LOWELL, Mich. (March 20, 1014) — The National Weather Service tells FOX 17 that the Grand River in Lowell is about a foot above normal right now, which is still nothing significant. The river rose last year to a whopping 19 feet, four feet above the flood level.
City leaders said that if the same happens this year, they won’t be caught off guard.
Several blocks in Lowell’s southeastern neighborhood were submerged in water last April.
“We came together and sand bagged. We hit all of the areas we needed to hit. We kept South Hudson Street open. We were the only place for miles that had a north-south crossing over the Grand River,” said City Manager, Mark Howe.
Howe said that last year the city had its worst flooding in its recorded history. Flooding in 1904 and 1905 could have been worst, but records weren’t kept at that time.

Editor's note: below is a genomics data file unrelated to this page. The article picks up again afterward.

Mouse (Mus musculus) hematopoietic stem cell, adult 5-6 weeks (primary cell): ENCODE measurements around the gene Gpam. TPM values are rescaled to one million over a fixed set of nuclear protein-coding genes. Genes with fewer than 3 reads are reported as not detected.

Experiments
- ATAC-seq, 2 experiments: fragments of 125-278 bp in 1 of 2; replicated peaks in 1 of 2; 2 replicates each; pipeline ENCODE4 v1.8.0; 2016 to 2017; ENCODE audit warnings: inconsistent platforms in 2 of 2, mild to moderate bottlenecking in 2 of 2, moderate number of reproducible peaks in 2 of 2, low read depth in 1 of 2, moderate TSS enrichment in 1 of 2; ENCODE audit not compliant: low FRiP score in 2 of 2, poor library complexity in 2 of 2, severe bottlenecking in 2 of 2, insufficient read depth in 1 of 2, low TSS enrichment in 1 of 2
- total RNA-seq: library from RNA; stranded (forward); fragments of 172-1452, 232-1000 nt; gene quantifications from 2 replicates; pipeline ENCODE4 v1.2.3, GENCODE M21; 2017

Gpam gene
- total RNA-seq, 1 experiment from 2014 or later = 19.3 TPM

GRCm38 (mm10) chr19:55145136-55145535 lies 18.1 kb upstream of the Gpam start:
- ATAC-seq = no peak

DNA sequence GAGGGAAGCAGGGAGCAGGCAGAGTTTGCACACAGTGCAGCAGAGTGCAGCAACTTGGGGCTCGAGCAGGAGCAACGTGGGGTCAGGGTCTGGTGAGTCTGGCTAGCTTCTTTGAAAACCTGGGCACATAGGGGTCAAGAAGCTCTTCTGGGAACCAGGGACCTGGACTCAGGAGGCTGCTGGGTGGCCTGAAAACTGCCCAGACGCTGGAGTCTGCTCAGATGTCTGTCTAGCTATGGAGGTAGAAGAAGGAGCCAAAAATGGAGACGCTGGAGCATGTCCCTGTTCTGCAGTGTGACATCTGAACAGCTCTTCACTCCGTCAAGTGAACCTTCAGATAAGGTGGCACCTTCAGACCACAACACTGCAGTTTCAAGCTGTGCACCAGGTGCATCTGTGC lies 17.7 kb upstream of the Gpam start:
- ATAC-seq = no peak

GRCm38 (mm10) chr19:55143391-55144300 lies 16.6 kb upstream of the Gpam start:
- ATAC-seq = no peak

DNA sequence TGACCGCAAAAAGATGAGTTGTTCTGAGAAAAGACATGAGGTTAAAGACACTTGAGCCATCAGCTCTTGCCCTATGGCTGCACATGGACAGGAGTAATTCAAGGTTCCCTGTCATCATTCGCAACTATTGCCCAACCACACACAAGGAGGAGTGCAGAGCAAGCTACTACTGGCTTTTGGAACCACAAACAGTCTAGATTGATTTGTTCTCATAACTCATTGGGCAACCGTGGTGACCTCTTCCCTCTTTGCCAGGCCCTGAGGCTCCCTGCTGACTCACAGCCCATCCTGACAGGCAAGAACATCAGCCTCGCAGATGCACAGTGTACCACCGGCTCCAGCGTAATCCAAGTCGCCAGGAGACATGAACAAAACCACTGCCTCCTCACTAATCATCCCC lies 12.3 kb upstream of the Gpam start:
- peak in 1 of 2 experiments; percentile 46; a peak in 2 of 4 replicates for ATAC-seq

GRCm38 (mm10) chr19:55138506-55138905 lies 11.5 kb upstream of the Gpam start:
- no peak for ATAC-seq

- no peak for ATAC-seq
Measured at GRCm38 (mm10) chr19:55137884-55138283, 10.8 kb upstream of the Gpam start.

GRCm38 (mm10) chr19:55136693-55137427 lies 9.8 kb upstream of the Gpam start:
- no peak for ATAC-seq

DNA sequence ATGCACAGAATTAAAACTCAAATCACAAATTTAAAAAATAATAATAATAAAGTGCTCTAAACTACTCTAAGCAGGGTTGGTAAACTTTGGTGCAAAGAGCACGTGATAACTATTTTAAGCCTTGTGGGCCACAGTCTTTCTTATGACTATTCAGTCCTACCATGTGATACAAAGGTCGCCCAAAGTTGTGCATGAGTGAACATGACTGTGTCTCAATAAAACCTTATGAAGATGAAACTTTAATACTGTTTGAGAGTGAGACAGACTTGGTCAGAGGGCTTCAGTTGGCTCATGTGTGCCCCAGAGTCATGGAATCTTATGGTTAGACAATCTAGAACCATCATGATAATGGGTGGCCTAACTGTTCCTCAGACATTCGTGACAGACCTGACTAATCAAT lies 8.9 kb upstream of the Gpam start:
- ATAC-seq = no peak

Howe said that the city learned from last year about what it did well, and what it needs to improve. He said communicating with residents is key.
“We are making sure we have all of our contact information, all the phone numbers and emails and the things that we need. And make sure that we are, maybe we put some of our suppliers on notice. Let them know if things are projected to hit levels near last year or above,” said Howe.
According to the National Weather Service, weather conditions in March have caused the snow to melt steadily, with above freezing temperatures during the day and below freezing at night.
Howe hopes those conditions spare them from a repeat of last year.
“We’ve really been blessed with really a slow thaw and that’s been fortunate for us, but if we start to get a lot of rain, then water levels would rise rather quickly,” said Howe.
The NWS says it is now concerned about rain, and if wet weather were to spark up now it could be disastrous.
“If we were to get a rainfall event now while the rivers are still rising high, then that would increase the flood threat pretty substantially, so that’s what we are keeping track of right now,” said Mark Walton, Hydrologist with the National Weather Service.
Walton said that the NWS models aren’t showing substantial rain in the near forecast. As of now the earliest substantial rain is expected in the beginning of April, and they hope river levels will lower by then.